The Alchemy of Program Evaluation, Part 8: Impact Evaluations
May 24, 2021 •Balint Peto
Welcome back to our blog series on program evaluation. If you haven’t already, check out last week’s post on administrative data. In this post, we’ll dig into impact evaluations.
As mentioned in our first post, there are many types of evaluations to conduct depending on the program need and available information. An important evaluation to note is an impact evaluation. It can help answer research questions like “What effects did the program have on its participants and stakeholders?” and “Should the program be continued or curtailed?”
Impact evaluations aim to disentangle causality. They look at an intervention, such as a federal policy change, and use statistical or econometric methods to show whether the intervention caused the change in intended outcome. To prove a causal relationship, three conditions must be met simultaneously:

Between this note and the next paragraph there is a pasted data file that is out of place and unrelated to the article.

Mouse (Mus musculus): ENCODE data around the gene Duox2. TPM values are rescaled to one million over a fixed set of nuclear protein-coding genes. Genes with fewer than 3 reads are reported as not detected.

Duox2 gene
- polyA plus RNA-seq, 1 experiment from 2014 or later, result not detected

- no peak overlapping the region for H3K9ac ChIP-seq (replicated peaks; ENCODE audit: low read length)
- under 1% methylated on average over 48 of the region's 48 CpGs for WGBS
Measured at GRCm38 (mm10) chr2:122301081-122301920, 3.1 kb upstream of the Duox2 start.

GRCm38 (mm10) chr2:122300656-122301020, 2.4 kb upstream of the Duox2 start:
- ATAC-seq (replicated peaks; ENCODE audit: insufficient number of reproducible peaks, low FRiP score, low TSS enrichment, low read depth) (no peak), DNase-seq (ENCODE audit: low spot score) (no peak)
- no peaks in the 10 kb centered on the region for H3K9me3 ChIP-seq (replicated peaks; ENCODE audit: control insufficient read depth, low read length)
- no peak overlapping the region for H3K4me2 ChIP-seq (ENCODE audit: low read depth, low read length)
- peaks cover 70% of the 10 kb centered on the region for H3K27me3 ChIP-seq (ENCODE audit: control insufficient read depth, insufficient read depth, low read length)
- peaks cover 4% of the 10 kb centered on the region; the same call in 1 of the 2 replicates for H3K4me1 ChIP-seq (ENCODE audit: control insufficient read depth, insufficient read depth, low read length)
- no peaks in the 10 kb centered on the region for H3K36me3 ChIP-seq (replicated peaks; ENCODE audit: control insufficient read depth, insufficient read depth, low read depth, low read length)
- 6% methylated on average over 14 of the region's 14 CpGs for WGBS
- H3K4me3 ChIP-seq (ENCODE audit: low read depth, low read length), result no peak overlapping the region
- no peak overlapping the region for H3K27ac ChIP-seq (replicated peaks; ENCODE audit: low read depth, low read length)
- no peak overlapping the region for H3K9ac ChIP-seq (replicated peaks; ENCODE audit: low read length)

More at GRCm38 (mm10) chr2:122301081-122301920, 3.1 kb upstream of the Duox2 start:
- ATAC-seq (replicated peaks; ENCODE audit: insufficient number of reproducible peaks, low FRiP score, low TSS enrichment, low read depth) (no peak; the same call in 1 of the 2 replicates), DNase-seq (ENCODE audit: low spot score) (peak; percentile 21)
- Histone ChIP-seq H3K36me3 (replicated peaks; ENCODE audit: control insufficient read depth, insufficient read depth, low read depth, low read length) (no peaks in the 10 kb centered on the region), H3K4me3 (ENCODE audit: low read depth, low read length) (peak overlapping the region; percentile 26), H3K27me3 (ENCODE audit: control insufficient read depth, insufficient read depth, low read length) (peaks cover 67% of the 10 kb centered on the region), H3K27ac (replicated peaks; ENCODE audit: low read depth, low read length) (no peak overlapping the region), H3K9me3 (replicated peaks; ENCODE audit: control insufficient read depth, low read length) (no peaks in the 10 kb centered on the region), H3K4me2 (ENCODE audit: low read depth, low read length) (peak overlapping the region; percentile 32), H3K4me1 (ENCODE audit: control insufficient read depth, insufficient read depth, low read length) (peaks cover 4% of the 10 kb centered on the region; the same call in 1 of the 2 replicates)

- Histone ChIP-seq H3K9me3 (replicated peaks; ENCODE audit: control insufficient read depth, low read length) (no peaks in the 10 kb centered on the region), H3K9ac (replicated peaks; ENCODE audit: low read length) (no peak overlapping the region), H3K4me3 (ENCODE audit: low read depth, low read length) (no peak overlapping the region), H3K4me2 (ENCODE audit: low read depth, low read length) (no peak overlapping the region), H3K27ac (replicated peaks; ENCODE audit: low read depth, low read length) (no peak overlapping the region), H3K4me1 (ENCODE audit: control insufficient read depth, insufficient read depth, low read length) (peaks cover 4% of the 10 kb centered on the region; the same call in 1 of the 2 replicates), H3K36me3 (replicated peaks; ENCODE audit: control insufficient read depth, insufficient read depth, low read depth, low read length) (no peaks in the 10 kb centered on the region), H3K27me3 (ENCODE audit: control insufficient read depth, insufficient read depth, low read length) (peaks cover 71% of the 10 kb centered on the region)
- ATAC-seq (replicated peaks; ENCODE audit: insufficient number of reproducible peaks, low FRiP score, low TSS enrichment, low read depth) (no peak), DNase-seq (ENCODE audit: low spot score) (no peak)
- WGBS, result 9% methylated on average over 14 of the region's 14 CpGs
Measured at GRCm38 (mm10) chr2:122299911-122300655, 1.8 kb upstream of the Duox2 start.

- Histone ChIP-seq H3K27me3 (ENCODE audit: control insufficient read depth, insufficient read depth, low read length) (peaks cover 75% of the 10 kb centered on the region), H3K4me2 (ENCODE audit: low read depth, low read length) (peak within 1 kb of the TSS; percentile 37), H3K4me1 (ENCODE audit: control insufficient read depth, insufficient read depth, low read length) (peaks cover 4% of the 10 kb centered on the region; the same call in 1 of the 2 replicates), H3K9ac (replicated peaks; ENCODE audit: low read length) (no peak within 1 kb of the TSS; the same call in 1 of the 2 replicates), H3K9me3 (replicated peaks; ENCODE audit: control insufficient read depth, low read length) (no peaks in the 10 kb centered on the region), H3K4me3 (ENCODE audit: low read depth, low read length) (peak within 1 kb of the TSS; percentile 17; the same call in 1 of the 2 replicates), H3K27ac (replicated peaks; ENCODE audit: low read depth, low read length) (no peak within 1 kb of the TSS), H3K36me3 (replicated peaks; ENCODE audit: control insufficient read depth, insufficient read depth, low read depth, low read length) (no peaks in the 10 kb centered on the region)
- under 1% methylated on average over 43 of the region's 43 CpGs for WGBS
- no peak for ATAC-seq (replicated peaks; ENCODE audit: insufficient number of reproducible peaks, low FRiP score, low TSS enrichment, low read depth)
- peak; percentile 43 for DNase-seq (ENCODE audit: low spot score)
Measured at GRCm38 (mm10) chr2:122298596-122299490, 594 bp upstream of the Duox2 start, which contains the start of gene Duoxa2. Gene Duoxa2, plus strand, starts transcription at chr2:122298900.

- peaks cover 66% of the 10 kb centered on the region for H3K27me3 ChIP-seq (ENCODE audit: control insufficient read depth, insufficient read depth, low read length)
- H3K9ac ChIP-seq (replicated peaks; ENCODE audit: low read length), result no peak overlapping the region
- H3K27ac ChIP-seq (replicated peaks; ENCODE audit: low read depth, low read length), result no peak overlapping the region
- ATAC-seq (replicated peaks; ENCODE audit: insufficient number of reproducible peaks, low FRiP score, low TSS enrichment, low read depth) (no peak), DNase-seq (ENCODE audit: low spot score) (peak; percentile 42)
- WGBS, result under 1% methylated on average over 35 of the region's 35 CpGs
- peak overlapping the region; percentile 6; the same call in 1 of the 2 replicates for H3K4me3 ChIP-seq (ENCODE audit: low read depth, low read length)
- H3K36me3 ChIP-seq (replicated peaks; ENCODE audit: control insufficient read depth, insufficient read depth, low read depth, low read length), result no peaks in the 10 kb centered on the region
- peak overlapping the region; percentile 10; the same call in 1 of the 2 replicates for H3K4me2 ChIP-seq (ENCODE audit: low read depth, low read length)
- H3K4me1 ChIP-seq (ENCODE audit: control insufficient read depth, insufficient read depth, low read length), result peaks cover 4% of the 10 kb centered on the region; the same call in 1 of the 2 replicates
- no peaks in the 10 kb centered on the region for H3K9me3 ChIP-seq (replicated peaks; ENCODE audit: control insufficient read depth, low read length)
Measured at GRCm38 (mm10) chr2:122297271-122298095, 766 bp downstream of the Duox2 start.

- The cause must precede the effect.
- The effect must be correlated with the cause.
- The effect must be proven to be non-spurious. (That is, there are no alternative explanations.)
Impact evaluations typically spend the most time and effort on the third condition: excluding all other possible factors that may have caused the same impact other than the intervention at hand.
A well-known thought experiment asks: Can we fight global warming by increasing the number of pirates? That is, do pirates cause a decline in global temperatures?
Source: Metin’s Media & Math